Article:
Our family was one of the almost 185,000 Dutch immigrants who entered Canada between 1947 and 1970. Most of the immigrants only knew a few English words and they had little or no idea what they would find when they got here. In 1952, almost 21,000 Netherlanders, or Hollanders as some Canadians referred to us, made Canada their new home. Similar numbers came in 1953 when we immigrated.
The movement arose out of a long-occupied country whose citizens considered Canadians their liberators, out of tiny Holland’s limited capacity for growth, and out of the uneasy political situation in Europe. The Dutch were the third largest group to immigrate to Canada, after the British and Germans.
My father wanted the freedom to farm as he wanted. My mother was afraid of the uneasy political situation, particularly with the Russians and a fear of a Third World War. She would rather have stayed in Holland to be close to her family but she knew in her heart that Canada was the land of opportunities for her children.
My father had heard that many people were deadly seasick on the ships going over to Canada so he thought it wise to go by airplane. Flying was still a novelty.
I was five years old and can remember the KLM flight to Iceland where the plane had to refuel and then on to Newfoundland and finally to Montreal. I learned years later that the four-engine plane was delayed taking off in Holland because of engine problems and mechanics had to work five hours on the engine in Gander.
We have a framed photo in our living room of our family boarding the plane and we’re waving to family members standing on the tarmac in Holland. It’s just our family on the stairs with a stewardess standing by the door of the plane. The plane had one aisle and seats on either side.
In 1946, the Netherlands Emigration Foundation was created. The Canadian government viewed the Dutch as ideal immigrants. They were seen as good farmers likely to stay on the land. They were of Nordic descent and their Protestantism meant they would quickly adapt to Canadian society.
That proved correct as, unlike many other immigrant groups, the Dutch spread across the country, establishing a few notable Dutch settlements. The strongholds of Dutch culture and language were those communities founded around the Christian Reformed Church. Dutch immigrants in many towns and cities across Canada built Christian Reformed Churches and Christian schools.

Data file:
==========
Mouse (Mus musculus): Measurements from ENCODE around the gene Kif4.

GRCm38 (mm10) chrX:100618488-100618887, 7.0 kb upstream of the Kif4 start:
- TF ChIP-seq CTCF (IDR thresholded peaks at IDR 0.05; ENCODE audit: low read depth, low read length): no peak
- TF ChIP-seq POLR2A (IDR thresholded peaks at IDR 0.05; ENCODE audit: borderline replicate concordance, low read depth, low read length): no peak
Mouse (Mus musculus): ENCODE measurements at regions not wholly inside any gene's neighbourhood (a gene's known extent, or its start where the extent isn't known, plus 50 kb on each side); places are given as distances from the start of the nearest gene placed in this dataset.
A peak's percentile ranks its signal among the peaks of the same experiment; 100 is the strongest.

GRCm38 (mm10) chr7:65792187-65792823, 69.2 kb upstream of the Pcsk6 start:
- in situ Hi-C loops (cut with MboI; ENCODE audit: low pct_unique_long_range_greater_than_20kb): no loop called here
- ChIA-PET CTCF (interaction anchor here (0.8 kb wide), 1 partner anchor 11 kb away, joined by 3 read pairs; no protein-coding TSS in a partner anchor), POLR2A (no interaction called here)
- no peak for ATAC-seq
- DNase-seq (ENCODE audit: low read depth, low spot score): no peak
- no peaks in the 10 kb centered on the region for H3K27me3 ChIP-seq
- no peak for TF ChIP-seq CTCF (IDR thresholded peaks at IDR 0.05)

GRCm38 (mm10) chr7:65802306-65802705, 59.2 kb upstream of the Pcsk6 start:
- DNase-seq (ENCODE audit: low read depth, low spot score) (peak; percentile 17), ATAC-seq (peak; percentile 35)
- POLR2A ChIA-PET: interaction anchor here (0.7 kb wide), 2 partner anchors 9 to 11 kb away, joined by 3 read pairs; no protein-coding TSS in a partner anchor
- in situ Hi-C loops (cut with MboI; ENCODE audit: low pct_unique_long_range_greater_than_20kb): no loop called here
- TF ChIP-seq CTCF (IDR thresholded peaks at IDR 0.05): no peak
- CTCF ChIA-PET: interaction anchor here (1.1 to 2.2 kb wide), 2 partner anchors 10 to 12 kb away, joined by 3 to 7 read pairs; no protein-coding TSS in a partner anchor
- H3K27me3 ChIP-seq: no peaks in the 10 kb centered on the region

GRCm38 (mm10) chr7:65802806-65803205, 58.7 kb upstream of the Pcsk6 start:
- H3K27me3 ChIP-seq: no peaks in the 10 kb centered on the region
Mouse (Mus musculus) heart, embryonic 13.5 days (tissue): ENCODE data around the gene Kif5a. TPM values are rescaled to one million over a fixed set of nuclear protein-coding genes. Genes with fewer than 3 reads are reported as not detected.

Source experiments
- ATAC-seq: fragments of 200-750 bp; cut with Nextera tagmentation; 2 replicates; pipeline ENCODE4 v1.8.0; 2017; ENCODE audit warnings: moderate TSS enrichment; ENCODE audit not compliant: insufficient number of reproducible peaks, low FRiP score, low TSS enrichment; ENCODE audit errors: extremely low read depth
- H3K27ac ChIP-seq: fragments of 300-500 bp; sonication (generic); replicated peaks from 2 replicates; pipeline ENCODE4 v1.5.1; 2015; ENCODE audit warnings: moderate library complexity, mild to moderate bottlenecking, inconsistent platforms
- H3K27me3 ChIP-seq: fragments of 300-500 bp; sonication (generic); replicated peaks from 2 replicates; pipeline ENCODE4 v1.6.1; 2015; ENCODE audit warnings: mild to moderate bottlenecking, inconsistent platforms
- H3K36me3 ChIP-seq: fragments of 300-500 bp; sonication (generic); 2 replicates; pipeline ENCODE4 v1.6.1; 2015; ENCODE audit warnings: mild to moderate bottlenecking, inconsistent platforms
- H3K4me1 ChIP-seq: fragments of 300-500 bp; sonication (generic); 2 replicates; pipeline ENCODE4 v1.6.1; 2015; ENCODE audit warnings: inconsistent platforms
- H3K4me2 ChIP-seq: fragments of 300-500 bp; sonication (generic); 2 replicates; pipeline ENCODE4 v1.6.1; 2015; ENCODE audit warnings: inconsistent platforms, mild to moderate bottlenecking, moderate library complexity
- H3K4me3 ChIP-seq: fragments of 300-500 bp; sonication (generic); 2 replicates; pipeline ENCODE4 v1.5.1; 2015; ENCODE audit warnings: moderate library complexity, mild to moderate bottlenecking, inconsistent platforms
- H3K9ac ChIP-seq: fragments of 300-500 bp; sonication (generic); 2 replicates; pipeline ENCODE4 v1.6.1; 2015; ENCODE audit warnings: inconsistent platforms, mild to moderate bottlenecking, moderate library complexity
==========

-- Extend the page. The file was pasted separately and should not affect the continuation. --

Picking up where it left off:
The government of the Netherlands would only let people bring a small amount of money out of the country but they could take as many possessions with them as they liked. Our family had a car shipped over. If people had few possessions and had saved up some money, they bought Dutch-made furniture and things they would need in the new country. All those things went into a “kist.” A kist was a huge wooden crate for household items. It was big and a crane lifted it onto a ship.
Our kist arrived three weeks or so after we arrived in Canada and my father hired a flatbed truck to take it from the railway station. The kist was well made and it was built onto the back of our first house.
I heard one funny story many times over. Most immigrants took along a large crock or two for making sauerkraut. Dutch people love pickled herring, buttermilk and like the Germans, they like sauerkraut. My parents never made the stuff in Canada but they did bring a large, beautiful crock over.
Some immigrants took along a nice flat stone that would sit atop a crock full of sauerkraut — it was for weight purposes. The perfect stone was like a treasure to the Dutch because Holland doesn’t have many stones. They didn’t know if they’d find stones in Canada. So when one family unpacked their kist and the farmer they worked for saw the stone, he inquired about it.
For those Dutch-Canadians wondering how many Canadians are of Dutch origin, the number is over 400,000. I dug that up from a Statistics Canada Census. Ontario has the highest Dutch-Canadian population of 191,125, followed by B.C. at 72,280 and Alberta’s 65,060.
Prettige en vrolijk Kerstfeest en een Gelukkig Nieuwjaar. Tot volgende jaar 2020. (Pleasant and merry Christmas and a happy New Year. Until next year 2020).
Maynard Van der Galien is a Renfrew County crop farmer and writer who prefers his Dutch birth name Meindert, which is on his driver’s licence and all other official papers.